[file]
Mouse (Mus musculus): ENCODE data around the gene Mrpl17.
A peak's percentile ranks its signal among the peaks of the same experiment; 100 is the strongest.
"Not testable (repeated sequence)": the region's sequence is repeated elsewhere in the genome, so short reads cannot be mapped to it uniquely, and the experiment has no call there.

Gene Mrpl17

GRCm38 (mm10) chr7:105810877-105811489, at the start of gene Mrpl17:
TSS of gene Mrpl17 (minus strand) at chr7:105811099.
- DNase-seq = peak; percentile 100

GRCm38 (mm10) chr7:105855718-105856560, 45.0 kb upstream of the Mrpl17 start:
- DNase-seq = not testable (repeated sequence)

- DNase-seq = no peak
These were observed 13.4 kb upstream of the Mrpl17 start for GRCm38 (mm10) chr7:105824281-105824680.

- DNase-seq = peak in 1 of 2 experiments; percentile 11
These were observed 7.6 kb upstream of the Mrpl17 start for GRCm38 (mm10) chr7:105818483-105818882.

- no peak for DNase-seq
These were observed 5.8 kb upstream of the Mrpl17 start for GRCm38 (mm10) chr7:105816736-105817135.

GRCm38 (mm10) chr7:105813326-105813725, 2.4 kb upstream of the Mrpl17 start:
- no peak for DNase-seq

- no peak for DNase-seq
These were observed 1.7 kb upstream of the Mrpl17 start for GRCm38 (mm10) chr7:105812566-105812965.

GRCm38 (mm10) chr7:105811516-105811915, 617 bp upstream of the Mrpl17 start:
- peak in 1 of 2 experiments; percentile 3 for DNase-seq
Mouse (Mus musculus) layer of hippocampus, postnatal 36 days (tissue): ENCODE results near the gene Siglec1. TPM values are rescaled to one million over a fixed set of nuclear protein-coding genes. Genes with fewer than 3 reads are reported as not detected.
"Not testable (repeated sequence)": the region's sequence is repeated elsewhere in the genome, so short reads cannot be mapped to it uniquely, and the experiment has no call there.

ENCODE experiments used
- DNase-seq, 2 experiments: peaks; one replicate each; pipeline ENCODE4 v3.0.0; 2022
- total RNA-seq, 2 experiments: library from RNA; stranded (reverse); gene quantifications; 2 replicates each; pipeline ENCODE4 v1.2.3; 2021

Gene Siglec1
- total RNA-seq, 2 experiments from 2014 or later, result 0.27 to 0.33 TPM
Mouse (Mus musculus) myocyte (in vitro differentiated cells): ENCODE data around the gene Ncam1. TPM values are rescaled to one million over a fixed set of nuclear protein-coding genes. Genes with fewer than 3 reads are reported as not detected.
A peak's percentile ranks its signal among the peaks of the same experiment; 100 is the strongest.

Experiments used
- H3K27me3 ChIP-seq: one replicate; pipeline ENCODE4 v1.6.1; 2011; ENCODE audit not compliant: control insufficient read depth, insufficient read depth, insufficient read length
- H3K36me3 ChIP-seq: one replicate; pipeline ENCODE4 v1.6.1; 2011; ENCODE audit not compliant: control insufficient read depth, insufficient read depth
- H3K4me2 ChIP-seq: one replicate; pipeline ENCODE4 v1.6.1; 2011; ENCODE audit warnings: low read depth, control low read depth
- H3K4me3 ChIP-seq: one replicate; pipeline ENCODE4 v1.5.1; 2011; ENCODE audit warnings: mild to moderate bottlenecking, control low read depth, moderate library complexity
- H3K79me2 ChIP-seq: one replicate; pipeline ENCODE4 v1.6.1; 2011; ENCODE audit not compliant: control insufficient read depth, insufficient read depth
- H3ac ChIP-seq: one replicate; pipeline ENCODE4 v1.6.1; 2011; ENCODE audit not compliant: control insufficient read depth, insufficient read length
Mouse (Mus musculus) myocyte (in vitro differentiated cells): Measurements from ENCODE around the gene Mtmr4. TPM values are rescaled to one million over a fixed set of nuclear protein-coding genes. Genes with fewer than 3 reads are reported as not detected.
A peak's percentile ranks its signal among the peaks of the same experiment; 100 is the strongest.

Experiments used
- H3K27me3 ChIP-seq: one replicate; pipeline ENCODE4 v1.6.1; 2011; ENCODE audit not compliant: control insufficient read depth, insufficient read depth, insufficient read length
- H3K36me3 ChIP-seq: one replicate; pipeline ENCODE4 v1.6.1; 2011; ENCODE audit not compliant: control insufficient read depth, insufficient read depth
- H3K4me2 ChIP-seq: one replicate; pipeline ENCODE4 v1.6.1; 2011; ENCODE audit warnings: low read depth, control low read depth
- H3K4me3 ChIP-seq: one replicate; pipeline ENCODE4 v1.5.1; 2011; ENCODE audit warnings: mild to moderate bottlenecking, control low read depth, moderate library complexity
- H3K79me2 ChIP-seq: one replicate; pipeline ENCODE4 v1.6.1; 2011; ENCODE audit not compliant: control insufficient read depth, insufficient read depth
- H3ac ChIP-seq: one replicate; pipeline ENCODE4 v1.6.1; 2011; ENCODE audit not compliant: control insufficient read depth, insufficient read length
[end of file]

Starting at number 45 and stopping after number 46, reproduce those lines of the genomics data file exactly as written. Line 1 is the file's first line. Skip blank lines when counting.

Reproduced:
- H3K79me2 ChIP-seq: one replicate; pipeline ENCODE4 v1.6.1; 2011; ENCODE audit not compliant: control insufficient read depth, insufficient read depth
- H3ac ChIP-seq: one replicate; pipeline ENCODE4 v1.6.1; 2011; ENCODE audit not compliant: control insufficient read depth, insufficient read length